What I learnt from Build the News

Our office during the weekend: great atmosphere at Impact Westminster Hub

Our office during the weekend: great atmosphere at Impact Westminster Hub (Credit: Keila Guimaraes)

Last weekend I had the opportunity to attend Build the News 2, a hackathon promoted by The Times where journalists and programmers have the chance to meet up in order to produce digital journalism projects.

Our MA Interactive Journalism team Formula from City University London got a Special Commendation for a bookmark service we developed. The solution aims to help readers save their spot when reading long articles in a mobile device.

I was thrilled with the achievement. The winner team at the Student Category had two professional journalists and their idea was impressive. They developed an alternative commenting platform designed to engage readers in the editorial decision-making process.

For those considering taking part in the next events, here are some of the lessons I learnt from this experience:

Plan your idea in advance

This is our team in a meeting on a rainy Sunday: hours and hours of conversation

This is our team in a meeting on a rainy Sunday: hours and hours of conversation

My team was just so excited about Build the News that we did lots of meetings. LOTS. There were moments when it felt exhausting to spend hours and hours discussing ideas, but it did helped us.

When the hackathon started, we kind of had a route to follow. It saved us time, different from some teams that only had the opportunity to brainstorm at the event.

Know the problem you are trying to solve

City University Students (teams Formula and Interhacktives) discuss their ideas (Credit: Keila Guimaraes)

Your problem is your compass: focus on what you are trying to solve and this will keep you on track. When the hackathon started, we weren’t sure if our bookmarking idea was strong enough. We then decided to bring new options to the table. That was just a mess!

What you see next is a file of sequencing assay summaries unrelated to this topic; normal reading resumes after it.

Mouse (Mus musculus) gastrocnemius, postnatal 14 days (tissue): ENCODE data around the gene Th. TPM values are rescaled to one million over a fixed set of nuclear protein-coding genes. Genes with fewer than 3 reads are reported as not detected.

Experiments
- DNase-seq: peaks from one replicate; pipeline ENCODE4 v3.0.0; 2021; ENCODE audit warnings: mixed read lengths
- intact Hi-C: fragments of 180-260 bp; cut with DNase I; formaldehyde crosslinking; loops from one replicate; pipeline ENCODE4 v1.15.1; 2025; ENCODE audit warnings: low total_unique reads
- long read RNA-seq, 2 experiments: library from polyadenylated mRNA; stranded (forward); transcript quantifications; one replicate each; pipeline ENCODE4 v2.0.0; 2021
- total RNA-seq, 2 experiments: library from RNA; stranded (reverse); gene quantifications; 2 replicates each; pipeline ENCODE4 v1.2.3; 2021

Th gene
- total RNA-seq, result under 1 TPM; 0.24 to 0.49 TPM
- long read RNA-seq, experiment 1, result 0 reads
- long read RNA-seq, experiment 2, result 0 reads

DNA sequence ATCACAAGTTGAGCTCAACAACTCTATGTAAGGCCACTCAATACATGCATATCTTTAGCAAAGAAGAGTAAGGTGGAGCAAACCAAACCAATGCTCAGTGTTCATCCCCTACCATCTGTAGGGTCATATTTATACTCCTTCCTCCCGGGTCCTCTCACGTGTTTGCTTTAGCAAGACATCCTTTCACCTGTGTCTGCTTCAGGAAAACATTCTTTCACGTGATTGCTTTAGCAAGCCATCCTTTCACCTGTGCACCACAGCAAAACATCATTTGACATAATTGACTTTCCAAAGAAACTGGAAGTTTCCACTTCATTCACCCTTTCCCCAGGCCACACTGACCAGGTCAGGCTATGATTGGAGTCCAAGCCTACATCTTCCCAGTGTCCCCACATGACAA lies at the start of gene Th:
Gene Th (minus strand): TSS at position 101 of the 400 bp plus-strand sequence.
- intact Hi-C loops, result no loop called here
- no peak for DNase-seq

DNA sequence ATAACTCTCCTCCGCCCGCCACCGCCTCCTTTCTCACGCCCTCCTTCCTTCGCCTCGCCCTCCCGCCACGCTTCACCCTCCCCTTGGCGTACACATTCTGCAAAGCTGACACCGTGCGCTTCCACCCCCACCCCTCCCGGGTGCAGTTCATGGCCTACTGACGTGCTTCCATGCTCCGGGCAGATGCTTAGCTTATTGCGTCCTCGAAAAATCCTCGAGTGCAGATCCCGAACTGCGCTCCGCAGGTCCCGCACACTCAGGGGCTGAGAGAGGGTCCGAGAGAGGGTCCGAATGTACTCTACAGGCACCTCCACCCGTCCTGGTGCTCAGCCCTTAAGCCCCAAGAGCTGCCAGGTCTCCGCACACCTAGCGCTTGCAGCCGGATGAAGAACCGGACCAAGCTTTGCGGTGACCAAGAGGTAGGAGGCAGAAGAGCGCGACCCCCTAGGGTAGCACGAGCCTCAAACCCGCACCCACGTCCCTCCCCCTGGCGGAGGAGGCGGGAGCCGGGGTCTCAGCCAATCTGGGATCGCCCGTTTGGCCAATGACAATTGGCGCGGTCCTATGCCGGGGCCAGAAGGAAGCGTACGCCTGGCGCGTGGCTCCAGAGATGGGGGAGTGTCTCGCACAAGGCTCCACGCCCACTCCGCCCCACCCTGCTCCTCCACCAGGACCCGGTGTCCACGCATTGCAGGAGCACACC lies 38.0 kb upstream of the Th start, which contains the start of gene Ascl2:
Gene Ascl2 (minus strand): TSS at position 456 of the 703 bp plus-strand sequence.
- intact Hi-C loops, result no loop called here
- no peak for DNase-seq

We were lucky enough though to have been asked at the very beginning by a member of The Times what was the problem we were trying to solve. That was the tip we needed.

As we knew what problem we would like to tackle [people losing their place in a long form article and unable to come back to it later], we could start working on the solution.

Have a simple and feasible idea

First stages

First stages (Credit: Keila Guimarães)

Three days before the hackathon, we had a provocative class about digital journalism projects with Adam Tinworth at City University. The tutor introduced us to the concept of “Agile Digital”, a “build and test” approach for digital projects.

In this sense, a digital project is always beta. It starts small and it evolves according to the learnings from the beta project.

Our main learning here was: don’t try developing the most innovative piece ever or inventing the wheel. Instead, prefer a simple solution for a clear problem.   

Bring together a team whose players have different skills
Team Formula brainstorming (Credit: Mattie TK)

Team Formula brainstorming (Credit: Matt Taylor)

I was lucky enough to be part of a great team. Each player had a unique set of skills that combined were crucial to the development of the project.

Hamza Ali was the creative mind. Krystina Shveda was the one making the hard questions. Ben Jackson had the esthetic eyes. Alison Benjamin, our developer, had the technical skills to bring our idea to life. I was the one trying mediating the conflicts so we could achieve a common result.

If we were all developers, or all creatives, or all designers, our team wouldn’t work.

Find a developer way in advance

Your project won’t go far without a developer as programmers are those with the technical skills to bring an idea to life.

We found Alison Benjamin only one week before Build the News and how glad we are to have her on board with us. Without her, we would showcase a concept, there wouldn’t be any prototype.

Listen, listen, listen

If you are trying solving a problem, it is essential to know what people’s problems are. As a preparatory work for the hackathon, we created a survey to listen to readers. We wanted to know what was the hardest thing when reading long articles in smartphones and tablets.

The inputs collected helped us to be precise in the solution we were prototyping. It has also provided us with solid arguments when pitching our idea and presenting the project.

That is it. If you would like to know how our weekend was, check out our Tumblr http://formulabuildsthenews.tumblr.com. We were updating it live at the hackathon.

And remember: have fun!

A final picture: Ben Jackson on the right, me at the center and Hamza Ali on the left. Oh yeah, we did have fun!

A final picture: Ben Jackson on the right, me at the center and Hamza Ali on the left. Oh yeah, we did have fun!

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